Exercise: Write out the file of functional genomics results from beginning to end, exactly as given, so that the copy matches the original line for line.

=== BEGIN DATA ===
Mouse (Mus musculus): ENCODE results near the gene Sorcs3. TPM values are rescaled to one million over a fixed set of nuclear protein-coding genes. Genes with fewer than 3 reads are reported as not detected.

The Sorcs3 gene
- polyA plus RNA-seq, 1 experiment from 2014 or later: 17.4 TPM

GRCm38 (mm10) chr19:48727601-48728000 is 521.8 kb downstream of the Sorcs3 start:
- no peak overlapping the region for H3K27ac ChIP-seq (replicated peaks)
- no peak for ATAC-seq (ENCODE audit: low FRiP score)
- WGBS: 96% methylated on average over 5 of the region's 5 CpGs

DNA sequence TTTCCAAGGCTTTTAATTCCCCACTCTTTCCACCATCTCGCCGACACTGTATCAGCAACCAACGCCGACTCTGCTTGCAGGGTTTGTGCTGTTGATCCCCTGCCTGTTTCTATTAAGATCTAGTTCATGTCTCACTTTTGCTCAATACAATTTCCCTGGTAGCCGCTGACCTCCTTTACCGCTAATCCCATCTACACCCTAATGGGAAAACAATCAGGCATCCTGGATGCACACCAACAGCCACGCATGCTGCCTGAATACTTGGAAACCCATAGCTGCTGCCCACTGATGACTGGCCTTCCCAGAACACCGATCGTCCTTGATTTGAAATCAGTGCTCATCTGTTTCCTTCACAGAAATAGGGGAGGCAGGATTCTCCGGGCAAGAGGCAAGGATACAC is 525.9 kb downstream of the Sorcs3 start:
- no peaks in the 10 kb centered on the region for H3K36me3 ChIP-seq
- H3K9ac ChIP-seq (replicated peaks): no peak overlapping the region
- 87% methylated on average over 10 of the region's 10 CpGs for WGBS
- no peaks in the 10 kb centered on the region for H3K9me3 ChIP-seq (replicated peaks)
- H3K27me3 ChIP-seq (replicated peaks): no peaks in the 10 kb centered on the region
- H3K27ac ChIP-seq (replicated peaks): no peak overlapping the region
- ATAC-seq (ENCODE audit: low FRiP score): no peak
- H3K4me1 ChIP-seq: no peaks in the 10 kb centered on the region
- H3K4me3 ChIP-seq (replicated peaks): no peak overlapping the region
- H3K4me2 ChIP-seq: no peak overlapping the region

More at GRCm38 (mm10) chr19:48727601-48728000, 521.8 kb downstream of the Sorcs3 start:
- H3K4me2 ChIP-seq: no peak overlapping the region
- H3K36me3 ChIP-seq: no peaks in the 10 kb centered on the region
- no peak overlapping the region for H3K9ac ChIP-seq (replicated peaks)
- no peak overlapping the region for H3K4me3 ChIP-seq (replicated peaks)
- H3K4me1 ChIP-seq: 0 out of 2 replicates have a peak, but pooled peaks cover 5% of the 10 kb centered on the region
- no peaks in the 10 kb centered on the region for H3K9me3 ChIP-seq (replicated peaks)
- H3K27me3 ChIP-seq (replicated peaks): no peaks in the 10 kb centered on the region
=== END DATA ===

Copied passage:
Mouse (Mus musculus): ENCODE results near the gene Sorcs3. TPM values are rescaled to one million over a fixed set of nuclear protein-coding genes. Genes with fewer than 3 reads are reported as not detected.

The Sorcs3 gene
- polyA plus RNA-seq, 1 experiment from 2014 or later: 17.4 TPM

GRCm38 (mm10) chr19:48727601-48728000 is 521.8 kb downstream of the Sorcs3 start:
- no peak overlapping the region for H3K27ac ChIP-seq (replicated peaks)
- no peak for ATAC-seq (ENCODE audit: low FRiP score)
- WGBS: 96% methylated on average over 5 of the region's 5 CpGs

DNA sequence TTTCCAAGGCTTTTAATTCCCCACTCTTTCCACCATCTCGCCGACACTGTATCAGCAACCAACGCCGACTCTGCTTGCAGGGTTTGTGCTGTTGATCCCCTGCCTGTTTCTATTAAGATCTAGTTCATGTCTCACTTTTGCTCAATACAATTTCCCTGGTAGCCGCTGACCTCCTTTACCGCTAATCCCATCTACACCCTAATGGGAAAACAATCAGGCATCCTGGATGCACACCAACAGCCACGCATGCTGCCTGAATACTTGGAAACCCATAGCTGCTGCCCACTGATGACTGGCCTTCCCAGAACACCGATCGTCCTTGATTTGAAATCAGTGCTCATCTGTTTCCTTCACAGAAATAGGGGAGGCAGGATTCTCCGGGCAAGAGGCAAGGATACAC is 525.9 kb downstream of the Sorcs3 start:
- no peaks in the 10 kb centered on the region for H3K36me3 ChIP-seq
- H3K9ac ChIP-seq (replicated peaks): no peak overlapping the region
- 87% methylated on average over 10 of the region's 10 CpGs for WGBS
- no peaks in the 10 kb centered on the region for H3K9me3 ChIP-seq (replicated peaks)
- H3K27me3 ChIP-seq (replicated peaks): no peaks in the 10 kb centered on the region
- H3K27ac ChIP-seq (replicated peaks): no peak overlapping the region
- ATAC-seq (ENCODE audit: low FRiP score): no peak
- H3K4me1 ChIP-seq: no peaks in the 10 kb centered on the region
- H3K4me3 ChIP-seq (replicated peaks): no peak overlapping the region
- H3K4me2 ChIP-seq: no peak overlapping the region

More at GRCm38 (mm10) chr19:48727601-48728000, 521.8 kb downstream of the Sorcs3 start:
- H3K4me2 ChIP-seq: no peak overlapping the region
- H3K36me3 ChIP-seq: no peaks in the 10 kb centered on the region
- no peak overlapping the region for H3K9ac ChIP-seq (replicated peaks)
- no peak overlapping the region for H3K4me3 ChIP-seq (replicated peaks)
- H3K4me1 ChIP-seq: 0 out of 2 replicates have a peak, but pooled peaks cover 5% of the 10 kb centered on the region
- no peaks in the 10 kb centered on the region for H3K9me3 ChIP-seq (replicated peaks)
- H3K27me3 ChIP-seq (replicated peaks): no peaks in the 10 kb centered on the region